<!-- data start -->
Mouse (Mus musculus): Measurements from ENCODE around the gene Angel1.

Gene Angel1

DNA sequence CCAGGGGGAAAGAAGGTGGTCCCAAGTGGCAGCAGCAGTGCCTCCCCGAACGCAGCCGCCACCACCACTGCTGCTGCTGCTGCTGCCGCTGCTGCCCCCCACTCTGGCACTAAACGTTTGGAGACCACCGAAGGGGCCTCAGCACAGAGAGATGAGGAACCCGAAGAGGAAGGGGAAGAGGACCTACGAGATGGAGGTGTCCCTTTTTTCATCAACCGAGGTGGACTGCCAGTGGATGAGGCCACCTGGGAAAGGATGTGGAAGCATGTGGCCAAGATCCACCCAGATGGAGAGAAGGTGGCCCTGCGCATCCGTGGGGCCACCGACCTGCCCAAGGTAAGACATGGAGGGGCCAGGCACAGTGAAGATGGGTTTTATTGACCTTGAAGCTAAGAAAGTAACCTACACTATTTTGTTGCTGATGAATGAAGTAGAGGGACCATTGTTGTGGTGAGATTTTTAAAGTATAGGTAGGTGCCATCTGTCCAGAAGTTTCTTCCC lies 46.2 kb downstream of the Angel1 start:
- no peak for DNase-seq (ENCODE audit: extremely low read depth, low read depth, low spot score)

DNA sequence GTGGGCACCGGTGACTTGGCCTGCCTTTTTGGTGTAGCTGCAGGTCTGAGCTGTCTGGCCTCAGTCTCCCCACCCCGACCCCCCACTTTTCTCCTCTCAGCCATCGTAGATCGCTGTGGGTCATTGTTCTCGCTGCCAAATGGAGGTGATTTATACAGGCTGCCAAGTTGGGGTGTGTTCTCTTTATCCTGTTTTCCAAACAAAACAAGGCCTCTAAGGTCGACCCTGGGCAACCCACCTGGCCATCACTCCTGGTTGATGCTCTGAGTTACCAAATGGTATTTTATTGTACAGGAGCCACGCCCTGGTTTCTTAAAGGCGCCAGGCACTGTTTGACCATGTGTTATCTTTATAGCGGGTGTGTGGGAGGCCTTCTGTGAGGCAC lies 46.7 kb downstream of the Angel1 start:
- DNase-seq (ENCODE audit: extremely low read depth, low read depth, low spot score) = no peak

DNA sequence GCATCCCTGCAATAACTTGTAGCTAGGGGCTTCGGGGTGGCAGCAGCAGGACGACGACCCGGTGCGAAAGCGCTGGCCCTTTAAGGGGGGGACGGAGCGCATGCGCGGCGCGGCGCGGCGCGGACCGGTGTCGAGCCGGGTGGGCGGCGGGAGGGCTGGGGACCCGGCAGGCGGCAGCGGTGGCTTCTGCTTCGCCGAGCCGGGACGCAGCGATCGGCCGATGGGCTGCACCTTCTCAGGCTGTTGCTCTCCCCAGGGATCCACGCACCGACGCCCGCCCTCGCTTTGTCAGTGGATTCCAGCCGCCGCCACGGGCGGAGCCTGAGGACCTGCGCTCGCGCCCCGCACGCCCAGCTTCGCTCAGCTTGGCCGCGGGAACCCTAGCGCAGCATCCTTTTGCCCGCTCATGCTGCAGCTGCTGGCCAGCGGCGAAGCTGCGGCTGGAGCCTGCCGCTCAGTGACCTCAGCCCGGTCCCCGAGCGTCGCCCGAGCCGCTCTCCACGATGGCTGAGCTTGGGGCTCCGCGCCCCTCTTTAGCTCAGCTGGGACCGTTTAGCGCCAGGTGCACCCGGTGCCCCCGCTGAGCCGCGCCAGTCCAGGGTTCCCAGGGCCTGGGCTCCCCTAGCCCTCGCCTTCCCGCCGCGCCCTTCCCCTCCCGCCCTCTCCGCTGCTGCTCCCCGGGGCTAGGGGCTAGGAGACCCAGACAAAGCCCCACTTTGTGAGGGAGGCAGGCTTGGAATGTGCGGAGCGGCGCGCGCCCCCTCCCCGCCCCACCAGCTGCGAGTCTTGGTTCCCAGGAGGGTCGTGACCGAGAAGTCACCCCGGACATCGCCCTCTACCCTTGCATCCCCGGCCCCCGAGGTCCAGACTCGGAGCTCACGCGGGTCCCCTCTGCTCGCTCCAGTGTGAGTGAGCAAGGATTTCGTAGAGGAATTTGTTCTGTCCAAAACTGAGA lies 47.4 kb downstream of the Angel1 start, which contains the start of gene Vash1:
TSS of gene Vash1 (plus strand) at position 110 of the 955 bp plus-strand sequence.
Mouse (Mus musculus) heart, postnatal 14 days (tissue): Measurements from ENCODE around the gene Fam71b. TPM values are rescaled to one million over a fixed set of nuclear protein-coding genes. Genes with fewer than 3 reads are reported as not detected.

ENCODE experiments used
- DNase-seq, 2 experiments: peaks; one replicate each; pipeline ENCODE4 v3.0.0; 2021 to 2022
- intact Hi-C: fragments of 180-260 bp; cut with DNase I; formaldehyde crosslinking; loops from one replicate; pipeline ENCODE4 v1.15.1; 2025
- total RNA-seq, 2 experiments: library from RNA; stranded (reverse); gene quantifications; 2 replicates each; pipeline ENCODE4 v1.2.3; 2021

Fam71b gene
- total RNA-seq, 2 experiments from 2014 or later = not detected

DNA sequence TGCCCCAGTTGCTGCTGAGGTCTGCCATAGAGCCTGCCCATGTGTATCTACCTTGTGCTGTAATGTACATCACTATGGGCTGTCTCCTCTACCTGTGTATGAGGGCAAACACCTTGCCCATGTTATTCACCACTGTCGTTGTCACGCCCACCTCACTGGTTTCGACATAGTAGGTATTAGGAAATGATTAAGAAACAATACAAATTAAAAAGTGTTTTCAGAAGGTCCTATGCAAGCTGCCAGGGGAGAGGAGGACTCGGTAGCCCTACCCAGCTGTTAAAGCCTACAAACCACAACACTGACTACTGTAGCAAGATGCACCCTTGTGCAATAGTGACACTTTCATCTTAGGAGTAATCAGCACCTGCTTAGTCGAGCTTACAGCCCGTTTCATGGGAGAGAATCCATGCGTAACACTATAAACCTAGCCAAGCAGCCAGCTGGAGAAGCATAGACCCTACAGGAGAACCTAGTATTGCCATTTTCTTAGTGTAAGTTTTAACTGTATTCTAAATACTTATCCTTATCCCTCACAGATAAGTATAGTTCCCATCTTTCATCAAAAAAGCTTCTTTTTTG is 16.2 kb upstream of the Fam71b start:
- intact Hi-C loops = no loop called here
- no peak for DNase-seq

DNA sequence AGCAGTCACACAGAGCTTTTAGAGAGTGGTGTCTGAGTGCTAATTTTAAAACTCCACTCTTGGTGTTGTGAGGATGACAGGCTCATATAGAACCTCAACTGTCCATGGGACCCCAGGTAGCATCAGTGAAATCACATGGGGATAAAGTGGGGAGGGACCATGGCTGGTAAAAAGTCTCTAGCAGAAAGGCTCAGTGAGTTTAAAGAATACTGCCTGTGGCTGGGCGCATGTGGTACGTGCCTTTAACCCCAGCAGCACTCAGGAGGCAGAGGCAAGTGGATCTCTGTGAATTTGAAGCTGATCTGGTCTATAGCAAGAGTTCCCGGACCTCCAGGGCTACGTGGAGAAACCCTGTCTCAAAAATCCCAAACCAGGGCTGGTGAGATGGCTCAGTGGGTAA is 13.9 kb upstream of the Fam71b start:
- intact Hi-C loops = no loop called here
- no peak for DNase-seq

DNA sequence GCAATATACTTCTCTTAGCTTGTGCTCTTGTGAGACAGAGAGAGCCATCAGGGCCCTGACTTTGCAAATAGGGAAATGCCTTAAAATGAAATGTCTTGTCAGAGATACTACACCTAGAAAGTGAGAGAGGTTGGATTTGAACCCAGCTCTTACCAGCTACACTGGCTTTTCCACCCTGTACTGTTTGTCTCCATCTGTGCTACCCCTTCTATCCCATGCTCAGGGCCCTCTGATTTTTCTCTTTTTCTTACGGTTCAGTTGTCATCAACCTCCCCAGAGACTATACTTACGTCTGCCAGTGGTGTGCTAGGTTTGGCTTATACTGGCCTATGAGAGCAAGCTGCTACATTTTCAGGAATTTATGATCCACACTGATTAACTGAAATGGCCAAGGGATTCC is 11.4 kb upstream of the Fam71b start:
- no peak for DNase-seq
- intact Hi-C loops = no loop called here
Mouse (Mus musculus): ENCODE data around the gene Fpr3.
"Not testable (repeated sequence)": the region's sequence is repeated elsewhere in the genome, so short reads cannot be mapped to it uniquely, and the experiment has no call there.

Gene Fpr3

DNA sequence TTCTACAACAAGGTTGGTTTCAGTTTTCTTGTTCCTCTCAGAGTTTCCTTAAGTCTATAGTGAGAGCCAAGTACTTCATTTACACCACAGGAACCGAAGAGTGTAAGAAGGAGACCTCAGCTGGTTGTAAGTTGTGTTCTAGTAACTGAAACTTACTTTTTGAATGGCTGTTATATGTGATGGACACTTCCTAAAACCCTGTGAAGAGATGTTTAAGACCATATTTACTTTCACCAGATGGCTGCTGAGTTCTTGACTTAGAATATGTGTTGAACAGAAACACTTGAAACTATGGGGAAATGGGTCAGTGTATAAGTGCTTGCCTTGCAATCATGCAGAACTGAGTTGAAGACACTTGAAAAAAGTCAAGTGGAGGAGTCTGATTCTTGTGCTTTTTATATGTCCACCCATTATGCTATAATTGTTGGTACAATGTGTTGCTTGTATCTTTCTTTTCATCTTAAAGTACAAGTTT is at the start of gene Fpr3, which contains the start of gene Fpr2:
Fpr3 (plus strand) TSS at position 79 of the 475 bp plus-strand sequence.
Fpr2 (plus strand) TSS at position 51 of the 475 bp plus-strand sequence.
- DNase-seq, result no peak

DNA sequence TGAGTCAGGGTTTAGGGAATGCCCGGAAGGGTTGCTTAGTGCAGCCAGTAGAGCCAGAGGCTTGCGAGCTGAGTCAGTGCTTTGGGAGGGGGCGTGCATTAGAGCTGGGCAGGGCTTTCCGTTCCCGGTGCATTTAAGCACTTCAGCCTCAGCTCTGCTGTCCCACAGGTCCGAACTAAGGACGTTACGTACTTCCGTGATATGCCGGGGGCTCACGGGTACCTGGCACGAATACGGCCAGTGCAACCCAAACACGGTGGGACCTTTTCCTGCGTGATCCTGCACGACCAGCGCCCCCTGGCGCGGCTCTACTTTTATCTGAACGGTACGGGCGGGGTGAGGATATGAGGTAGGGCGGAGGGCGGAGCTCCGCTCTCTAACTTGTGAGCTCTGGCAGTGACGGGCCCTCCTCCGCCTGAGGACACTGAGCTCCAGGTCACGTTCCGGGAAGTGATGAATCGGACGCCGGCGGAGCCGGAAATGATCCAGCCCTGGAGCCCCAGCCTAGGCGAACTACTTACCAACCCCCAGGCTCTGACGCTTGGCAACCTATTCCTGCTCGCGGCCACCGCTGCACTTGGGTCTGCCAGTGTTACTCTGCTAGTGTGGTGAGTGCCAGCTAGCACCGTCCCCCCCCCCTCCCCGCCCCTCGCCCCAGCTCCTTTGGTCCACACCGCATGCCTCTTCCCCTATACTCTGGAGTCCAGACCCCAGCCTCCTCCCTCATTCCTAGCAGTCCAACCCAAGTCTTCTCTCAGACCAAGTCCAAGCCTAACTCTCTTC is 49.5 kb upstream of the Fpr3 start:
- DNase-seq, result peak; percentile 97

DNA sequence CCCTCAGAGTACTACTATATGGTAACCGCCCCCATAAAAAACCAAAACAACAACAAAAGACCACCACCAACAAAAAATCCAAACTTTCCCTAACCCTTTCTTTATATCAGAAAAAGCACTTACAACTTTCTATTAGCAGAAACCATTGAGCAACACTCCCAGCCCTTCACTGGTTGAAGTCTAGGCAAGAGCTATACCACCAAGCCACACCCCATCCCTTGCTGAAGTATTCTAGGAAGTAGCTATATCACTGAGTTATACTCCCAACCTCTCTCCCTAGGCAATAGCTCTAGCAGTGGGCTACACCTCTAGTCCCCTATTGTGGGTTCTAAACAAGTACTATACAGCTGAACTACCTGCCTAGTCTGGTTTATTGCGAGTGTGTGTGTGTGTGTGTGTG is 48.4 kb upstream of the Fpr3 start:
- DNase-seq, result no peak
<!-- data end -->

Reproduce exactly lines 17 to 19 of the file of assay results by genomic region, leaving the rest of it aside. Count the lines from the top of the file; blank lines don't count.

- intact Hi-C loops = no loop called here
- no peak for DNase-seq

DNA sequence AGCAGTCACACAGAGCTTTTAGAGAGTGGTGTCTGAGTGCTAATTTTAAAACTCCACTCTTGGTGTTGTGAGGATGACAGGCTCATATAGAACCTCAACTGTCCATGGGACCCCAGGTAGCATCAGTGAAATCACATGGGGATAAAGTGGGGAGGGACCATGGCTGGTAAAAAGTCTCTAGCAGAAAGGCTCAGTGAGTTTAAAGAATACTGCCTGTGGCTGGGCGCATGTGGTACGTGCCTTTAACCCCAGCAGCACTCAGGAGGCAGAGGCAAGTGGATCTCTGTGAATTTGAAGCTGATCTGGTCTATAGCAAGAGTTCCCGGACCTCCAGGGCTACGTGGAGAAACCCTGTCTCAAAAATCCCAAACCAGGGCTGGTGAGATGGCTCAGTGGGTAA is 13.9 kb upstream of the Fam71b start: